Qurʾanic interpretation in contemporary societies is shaped in a multitude of ways. There are educational institutions that inform how one understands the text, linguistic hurdles for readers and commentators, publicly accessible forms of media, editors and translators that shape what audiences have access to, and global interpretive positions among various Muslim denominations.
In Muslim Qurʾānic Interpretation Today: Media, Genealogies and Interpretive Communities
(Equinox Publishing, 2018), Johanna Pink
, Professor at Albert-Ludwigs-Universität Freiburg, explores the rich and varied expressions of Qur’anic materials and places them within these frameworks. The volume takes a genealogical approach to numerous contemporary cases studies to see where they come together and where they diverge in their assumptions, hermeneutics, and conclusions. Pink demonstrates that tensions around the Qur’an today extend from questions of who has the authority to interpreted, what is the best method to do so, and the new expanse of commentarial genres, including numerous recent media spaces available to new types of interpreters. In our conversation we discuss the factors shaping a contemporary interpretive position, the legacy of the pre-modern tafsir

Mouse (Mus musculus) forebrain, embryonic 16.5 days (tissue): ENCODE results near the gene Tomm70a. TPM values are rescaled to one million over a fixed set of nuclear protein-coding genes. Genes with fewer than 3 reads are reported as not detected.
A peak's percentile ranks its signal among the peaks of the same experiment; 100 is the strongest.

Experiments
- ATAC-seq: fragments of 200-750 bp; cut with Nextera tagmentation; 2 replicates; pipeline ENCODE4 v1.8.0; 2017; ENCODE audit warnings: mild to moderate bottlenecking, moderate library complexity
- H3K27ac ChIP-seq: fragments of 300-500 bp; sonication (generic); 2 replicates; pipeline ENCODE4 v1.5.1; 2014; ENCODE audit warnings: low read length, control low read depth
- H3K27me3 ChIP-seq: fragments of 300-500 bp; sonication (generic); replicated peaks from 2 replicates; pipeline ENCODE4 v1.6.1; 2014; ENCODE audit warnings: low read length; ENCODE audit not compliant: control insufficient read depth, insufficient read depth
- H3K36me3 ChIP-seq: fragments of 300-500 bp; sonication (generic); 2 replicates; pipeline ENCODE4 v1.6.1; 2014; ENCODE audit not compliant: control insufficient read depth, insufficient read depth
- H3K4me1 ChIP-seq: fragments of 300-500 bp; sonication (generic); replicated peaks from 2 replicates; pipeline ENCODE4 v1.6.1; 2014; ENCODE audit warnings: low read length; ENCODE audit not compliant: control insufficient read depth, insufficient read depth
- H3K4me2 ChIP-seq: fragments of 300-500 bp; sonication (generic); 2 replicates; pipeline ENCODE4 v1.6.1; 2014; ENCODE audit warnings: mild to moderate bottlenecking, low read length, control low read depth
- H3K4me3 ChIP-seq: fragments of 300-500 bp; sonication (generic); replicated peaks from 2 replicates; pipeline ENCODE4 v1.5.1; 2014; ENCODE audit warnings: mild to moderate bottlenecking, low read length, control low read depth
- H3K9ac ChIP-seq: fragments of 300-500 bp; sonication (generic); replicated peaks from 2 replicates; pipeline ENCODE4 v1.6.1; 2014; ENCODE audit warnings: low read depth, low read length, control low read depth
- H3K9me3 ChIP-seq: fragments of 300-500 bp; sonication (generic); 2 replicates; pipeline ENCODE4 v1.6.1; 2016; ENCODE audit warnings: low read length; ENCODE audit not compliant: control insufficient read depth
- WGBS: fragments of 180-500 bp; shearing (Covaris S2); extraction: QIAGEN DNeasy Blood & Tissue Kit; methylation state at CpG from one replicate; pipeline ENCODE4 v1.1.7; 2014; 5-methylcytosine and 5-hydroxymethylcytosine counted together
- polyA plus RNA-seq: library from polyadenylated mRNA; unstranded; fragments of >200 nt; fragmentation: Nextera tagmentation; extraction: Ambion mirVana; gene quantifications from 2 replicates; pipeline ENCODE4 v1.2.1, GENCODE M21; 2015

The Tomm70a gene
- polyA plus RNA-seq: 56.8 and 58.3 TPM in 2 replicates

tradition, Ibn Kathir, the Qurʾan as source of guidance for everyday life, comics, Qur’an translations, televangelism, new media and online commentary, the use of scientific language to account for the Qur’an, gender relations, modernist, Islamist, and postmodern interpretation.
Kristian Petersen is an Assistant Professor of Philosophy & Religious Studies at Old Dominion University. You can find out more about his work on his website, follow him on Twitter @BabaKristian, or email him at firstname.lastname@example.org.